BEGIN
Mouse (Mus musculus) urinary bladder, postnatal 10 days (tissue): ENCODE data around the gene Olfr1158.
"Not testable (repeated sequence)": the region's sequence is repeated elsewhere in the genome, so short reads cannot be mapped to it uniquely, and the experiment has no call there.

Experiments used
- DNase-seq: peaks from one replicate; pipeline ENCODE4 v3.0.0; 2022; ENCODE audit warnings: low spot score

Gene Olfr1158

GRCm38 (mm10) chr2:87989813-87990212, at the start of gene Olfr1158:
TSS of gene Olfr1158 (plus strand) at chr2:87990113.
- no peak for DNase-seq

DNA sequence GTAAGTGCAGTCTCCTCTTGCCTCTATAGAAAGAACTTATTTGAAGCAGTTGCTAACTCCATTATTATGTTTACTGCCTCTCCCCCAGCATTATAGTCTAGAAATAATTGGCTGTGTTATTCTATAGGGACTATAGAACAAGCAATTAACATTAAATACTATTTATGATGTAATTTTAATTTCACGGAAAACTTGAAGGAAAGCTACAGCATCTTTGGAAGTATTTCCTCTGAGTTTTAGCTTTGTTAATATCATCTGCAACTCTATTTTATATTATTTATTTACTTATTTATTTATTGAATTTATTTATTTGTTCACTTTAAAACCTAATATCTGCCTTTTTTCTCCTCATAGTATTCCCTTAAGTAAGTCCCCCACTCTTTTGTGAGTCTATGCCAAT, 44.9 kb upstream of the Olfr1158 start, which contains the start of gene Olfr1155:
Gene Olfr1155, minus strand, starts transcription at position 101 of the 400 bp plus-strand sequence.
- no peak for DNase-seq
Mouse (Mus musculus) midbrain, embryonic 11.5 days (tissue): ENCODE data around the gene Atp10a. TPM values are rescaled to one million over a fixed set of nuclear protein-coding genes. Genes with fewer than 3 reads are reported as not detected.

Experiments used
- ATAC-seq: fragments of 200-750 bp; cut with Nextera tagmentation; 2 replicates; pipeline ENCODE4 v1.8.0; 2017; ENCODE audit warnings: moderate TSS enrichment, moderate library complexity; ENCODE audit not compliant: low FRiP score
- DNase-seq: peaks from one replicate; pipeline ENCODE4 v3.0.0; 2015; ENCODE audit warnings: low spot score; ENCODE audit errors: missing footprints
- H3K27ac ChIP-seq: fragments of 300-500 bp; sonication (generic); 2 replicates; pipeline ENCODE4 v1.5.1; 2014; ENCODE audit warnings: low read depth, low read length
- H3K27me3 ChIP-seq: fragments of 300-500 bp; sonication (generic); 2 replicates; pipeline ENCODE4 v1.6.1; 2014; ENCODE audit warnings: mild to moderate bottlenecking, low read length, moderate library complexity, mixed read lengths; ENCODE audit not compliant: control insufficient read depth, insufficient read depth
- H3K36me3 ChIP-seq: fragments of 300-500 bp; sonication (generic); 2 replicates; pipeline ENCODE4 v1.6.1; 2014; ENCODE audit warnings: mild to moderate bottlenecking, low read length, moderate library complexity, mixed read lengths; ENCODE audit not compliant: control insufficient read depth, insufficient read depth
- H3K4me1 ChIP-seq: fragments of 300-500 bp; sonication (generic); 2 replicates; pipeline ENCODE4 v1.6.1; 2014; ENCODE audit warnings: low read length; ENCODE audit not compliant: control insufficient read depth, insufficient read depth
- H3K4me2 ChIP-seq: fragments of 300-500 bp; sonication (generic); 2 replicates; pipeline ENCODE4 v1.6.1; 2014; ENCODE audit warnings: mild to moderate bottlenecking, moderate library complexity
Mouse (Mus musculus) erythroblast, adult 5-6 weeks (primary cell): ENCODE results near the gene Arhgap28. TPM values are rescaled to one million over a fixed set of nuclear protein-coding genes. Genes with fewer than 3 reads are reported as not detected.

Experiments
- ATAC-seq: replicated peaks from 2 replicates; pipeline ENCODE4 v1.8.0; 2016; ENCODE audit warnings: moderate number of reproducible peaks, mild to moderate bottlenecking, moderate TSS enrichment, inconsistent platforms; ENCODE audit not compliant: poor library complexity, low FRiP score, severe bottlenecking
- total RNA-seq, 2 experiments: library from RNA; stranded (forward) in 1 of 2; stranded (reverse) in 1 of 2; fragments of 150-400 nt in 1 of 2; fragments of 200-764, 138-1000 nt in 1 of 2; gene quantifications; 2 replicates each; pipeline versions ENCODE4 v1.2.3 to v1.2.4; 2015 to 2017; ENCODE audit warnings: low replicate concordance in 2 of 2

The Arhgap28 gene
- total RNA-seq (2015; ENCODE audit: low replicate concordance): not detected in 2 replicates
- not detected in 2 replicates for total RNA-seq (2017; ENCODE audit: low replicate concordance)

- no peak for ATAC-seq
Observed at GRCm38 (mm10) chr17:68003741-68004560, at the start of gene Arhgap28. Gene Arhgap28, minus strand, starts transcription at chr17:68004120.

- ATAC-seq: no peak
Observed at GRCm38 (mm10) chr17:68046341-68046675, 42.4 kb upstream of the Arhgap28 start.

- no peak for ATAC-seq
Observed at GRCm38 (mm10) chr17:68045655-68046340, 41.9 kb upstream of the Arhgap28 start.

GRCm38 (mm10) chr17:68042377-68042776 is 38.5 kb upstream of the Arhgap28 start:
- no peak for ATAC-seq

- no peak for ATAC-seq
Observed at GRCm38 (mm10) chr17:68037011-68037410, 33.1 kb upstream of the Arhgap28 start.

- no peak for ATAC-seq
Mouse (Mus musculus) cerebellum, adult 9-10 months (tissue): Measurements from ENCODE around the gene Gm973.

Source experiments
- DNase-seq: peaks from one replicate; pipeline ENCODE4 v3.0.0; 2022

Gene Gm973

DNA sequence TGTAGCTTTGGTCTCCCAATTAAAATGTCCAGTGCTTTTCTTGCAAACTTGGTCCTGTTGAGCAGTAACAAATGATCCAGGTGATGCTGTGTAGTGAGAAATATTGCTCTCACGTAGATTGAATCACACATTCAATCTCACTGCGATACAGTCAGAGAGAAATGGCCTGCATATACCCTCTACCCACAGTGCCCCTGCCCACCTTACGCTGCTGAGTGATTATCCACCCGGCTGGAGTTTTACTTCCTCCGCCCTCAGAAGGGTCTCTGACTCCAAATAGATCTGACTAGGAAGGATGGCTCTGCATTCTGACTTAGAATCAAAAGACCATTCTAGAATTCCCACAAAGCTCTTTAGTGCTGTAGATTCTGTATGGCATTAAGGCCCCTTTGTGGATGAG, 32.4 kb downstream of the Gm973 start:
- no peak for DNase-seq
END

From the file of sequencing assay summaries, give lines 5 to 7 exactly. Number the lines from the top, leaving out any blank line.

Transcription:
Gene Olfr1158

GRCm38 (mm10) chr2:87989813-87990212, at the start of gene Olfr1158:
TSS of gene Olfr1158 (plus strand) at chr2:87990113.